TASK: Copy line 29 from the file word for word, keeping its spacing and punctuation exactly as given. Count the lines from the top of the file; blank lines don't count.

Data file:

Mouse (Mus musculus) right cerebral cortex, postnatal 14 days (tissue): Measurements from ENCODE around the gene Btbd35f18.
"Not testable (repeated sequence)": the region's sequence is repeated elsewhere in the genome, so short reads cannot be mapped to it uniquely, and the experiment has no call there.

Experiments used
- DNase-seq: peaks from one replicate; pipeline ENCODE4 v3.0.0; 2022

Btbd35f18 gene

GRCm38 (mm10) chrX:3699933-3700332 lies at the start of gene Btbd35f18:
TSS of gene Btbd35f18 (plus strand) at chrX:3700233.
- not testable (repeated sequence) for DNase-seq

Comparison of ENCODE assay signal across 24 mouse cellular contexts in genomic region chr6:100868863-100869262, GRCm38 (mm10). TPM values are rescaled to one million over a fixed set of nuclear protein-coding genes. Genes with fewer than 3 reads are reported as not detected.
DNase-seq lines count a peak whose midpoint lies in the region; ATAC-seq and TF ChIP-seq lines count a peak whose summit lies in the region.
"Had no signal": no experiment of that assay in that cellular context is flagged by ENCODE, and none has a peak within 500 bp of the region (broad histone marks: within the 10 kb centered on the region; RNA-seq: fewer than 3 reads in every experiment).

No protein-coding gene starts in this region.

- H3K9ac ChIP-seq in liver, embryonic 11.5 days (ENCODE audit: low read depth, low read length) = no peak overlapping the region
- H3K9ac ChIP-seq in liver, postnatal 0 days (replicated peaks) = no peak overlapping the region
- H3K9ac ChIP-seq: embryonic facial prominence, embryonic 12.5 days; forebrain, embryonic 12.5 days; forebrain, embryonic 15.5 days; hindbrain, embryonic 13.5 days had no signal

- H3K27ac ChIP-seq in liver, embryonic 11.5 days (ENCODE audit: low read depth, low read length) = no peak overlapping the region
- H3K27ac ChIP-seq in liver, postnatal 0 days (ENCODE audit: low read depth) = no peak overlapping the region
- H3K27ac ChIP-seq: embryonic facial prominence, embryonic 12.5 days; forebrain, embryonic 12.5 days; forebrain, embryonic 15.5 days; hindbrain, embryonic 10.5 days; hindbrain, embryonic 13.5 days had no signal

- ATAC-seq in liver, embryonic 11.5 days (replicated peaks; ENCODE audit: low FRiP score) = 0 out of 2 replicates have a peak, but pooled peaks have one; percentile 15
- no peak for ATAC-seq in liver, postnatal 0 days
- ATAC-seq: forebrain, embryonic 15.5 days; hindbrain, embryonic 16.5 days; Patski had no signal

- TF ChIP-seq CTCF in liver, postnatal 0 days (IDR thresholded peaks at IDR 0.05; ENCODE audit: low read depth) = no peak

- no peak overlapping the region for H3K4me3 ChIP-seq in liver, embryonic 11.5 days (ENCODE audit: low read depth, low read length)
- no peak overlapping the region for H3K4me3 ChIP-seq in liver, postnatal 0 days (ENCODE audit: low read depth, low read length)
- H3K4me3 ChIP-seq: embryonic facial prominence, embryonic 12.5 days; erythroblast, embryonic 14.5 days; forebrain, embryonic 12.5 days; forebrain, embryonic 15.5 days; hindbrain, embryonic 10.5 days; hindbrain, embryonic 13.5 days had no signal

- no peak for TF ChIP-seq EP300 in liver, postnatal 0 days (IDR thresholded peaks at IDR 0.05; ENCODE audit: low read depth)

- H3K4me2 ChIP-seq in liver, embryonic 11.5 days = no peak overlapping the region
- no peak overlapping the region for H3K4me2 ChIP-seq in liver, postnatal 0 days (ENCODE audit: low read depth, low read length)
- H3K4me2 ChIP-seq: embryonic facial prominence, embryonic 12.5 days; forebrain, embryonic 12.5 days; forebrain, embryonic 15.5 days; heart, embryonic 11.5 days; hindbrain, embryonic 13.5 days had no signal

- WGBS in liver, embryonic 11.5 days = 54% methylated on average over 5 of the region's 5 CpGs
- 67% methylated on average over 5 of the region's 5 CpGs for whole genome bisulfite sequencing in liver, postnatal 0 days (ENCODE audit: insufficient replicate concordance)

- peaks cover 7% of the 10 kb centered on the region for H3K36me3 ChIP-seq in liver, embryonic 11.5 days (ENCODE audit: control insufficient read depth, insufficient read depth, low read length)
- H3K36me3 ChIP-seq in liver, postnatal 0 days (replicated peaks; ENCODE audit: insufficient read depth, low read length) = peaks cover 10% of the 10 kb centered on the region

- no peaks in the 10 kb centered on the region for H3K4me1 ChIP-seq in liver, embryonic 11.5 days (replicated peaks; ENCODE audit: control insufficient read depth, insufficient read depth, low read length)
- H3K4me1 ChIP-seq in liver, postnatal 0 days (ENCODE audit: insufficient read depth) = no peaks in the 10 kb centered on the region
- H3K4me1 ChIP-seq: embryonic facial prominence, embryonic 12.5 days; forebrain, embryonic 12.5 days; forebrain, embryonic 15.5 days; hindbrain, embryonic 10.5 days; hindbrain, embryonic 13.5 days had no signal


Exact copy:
- H3K4me2 ChIP-seq: embryonic facial prominence, embryonic 12.5 days; forebrain, embryonic 12.5 days; forebrain, embryonic 15.5 days; heart, embryonic 11.5 days; hindbrain, embryonic 13.5 days had no signal